News4 learned that structural problems with the long-delayed, over-budget Silver Spring transit center extend beyond just the way concrete was poured in the structure. Now concerns about the pillars in the building have surfaced as well.
"There are more issues unfortunately than just the thickness of the concrete. We are talking about pillars," Montgomery County Council member Roger Berliner told News4. "We are talking about a number of things that weren't done the way they should have been done in the first instance."
For a while, there have been concerns about the way the contractor poured the concrete in what is known as the Paul Sarbanes Transit Center -- specifically the thickness of the concrete on the floors.
A new list of problems could be coming. An independent consultant for the county is combing through the building looking for irregularities. A report is expected by the end of the month.
"It has not been one of our best stories for our county or for all those involved," Berliner said.
The building was supposed to be completed in 2010, and the price tag for the mammoth concrete structure now tops $100 million. Furthermore, the building was supposed to be part of the revitalization of downtown Silver Spring, providing connections to buses, taxis MARC and Metro.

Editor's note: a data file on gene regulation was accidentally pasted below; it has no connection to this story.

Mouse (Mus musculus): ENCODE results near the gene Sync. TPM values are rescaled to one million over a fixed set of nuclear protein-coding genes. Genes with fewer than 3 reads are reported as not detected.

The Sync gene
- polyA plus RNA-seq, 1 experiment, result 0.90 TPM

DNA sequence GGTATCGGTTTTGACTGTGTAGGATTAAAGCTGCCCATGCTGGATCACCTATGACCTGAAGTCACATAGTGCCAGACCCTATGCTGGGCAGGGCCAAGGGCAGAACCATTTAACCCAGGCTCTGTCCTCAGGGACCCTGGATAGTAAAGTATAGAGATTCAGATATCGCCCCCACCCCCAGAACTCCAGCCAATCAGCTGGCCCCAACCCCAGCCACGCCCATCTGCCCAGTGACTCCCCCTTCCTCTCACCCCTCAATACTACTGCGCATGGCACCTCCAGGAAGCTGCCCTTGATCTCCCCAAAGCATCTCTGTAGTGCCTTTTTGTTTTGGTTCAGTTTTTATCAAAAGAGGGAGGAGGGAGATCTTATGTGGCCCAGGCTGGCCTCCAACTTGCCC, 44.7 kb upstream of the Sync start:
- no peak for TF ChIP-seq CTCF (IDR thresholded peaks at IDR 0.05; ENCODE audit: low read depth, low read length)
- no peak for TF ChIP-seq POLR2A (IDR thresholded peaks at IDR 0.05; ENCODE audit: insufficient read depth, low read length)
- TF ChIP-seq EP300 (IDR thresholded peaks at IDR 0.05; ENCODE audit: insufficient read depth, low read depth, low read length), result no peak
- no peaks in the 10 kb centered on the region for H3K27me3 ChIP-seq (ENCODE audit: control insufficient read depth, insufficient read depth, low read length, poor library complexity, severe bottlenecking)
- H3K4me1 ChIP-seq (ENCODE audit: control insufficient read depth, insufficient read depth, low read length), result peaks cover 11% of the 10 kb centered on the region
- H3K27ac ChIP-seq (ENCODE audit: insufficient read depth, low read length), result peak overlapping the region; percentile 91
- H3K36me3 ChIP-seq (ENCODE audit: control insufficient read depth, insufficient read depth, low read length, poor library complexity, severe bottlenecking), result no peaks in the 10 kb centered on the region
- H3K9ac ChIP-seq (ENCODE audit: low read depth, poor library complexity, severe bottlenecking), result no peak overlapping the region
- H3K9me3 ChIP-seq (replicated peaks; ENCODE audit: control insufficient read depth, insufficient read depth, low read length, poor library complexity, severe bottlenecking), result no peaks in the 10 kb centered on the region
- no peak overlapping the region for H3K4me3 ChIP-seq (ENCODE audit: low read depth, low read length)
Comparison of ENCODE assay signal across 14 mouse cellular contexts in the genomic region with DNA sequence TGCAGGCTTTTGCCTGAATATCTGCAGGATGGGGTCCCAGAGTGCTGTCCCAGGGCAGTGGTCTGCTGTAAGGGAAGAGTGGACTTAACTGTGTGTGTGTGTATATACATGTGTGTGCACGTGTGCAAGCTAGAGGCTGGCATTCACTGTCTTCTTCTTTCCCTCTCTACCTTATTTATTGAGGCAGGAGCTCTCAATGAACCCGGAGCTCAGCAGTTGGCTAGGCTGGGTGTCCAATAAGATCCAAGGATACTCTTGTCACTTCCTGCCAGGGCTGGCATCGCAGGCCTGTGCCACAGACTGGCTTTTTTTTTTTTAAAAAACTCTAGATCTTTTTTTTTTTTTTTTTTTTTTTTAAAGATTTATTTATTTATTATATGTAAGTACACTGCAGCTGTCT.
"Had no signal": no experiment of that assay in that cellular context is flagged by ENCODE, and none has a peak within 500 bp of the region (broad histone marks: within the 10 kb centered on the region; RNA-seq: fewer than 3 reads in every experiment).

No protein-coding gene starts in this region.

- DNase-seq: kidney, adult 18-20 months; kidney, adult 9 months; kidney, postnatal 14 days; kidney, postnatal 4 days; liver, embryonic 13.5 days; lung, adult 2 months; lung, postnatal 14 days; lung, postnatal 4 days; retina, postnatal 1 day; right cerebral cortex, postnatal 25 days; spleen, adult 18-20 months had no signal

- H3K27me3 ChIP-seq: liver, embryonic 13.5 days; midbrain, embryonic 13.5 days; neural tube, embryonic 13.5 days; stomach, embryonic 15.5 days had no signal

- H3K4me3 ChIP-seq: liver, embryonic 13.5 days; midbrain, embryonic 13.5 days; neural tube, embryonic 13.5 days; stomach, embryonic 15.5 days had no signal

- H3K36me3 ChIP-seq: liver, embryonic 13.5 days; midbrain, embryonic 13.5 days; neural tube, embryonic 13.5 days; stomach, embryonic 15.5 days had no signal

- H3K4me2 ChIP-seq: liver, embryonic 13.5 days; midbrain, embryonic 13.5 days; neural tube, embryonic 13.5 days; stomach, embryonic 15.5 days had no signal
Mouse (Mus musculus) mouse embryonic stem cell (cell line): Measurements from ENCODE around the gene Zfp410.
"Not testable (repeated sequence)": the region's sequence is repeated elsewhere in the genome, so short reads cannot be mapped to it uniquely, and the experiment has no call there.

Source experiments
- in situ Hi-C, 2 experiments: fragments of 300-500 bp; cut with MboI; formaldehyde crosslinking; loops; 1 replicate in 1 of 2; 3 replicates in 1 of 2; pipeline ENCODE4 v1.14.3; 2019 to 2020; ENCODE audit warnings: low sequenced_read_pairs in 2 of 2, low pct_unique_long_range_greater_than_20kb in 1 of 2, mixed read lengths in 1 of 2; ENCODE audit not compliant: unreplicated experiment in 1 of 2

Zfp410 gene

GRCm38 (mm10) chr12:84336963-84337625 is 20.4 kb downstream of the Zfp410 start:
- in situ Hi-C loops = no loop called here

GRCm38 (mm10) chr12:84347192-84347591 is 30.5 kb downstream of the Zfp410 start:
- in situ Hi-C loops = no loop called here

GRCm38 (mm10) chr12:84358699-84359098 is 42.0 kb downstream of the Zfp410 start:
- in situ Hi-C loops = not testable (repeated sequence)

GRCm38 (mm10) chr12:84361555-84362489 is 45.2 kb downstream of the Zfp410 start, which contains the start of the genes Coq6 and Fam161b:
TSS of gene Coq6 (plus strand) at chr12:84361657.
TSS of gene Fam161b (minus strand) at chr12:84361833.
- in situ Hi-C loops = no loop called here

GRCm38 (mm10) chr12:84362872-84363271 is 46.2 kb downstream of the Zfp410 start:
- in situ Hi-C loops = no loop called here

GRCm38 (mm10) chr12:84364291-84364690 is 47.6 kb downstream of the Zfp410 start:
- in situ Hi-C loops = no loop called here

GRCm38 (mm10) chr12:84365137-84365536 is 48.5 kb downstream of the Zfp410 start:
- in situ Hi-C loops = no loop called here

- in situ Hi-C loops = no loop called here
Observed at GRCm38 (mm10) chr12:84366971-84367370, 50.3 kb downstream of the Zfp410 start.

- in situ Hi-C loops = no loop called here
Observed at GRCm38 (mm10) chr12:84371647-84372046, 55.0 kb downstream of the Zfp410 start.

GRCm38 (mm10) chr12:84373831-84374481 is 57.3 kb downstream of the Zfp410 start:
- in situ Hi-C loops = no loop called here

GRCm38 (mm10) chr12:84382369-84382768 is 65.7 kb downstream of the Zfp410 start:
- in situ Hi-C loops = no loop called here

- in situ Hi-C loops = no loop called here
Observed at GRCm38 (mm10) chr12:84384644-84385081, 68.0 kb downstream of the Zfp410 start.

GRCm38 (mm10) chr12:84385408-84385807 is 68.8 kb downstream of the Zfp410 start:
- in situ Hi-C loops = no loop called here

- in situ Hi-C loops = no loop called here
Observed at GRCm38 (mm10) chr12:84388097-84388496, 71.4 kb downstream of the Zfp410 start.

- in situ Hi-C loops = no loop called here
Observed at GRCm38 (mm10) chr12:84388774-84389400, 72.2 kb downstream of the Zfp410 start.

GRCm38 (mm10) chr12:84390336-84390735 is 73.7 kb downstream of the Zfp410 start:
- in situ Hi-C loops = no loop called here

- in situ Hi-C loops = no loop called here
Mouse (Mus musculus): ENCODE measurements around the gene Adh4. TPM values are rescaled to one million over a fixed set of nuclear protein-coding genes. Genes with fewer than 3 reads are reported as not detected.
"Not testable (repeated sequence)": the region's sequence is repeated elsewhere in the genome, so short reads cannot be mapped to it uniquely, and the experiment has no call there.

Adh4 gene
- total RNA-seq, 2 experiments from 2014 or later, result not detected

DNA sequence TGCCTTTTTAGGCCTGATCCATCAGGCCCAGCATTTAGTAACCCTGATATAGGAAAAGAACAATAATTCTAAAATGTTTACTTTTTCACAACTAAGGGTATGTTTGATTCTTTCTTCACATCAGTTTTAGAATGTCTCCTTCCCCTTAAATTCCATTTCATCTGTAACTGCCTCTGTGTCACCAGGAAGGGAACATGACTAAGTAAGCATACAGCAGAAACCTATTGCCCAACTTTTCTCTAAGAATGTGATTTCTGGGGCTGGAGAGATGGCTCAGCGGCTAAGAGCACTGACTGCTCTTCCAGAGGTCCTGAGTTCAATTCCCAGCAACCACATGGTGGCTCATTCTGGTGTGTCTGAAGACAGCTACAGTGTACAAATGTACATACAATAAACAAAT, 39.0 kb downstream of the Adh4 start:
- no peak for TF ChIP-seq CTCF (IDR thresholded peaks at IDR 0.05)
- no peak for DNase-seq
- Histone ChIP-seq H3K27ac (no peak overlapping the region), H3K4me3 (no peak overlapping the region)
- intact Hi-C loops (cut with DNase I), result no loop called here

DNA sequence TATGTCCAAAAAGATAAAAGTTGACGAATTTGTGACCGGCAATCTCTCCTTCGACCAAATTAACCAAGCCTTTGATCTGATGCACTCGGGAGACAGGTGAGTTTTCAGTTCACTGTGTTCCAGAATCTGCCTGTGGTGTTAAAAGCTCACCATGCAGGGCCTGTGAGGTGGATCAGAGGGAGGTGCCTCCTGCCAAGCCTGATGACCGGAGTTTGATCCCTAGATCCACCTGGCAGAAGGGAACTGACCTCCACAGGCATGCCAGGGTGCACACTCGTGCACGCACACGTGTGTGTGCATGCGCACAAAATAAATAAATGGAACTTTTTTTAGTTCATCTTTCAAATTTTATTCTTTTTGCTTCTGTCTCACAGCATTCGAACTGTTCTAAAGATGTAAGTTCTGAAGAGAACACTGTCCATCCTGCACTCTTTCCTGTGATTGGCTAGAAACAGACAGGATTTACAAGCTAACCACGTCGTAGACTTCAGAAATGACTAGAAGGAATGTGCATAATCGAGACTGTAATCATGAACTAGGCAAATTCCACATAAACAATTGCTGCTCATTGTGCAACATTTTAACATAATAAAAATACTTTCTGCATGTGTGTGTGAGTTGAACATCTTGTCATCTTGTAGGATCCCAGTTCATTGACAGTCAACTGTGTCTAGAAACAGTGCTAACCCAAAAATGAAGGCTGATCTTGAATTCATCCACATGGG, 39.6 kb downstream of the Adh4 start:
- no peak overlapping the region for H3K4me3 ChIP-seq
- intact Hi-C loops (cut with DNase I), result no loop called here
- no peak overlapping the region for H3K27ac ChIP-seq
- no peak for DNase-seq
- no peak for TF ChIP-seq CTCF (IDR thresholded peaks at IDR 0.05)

Berliner, who heads the county's Transportation, Infrastructure, Energy and Environment Committee, said the county is gearing up for an involved legal battle with the developer of the project, Foulger-Pratt.
Meanwhile, Foulger-Pratt tells News 4 it believes the building is structurally sound and the whole process has been "extremely frustrating."
"We don't know what the issues are," Foulger-Pratt Managing Principal Bryant Foulger said Monday. "But we are stand-up people. If there is a mistake, we are going to work with the county to fix it."
Those who walk past the idle structure every day wonder what is going on.
"I thought it was supposed to be a bus transfer point, but it's really just kind of there. I haven't seen anybody working on it in months. It's just kind of taking up space," commuter Dan Feeley said.
"I definitely wish it was open,” Imani Cook said. “It's inconvenient walking past it. You have construction everywhere."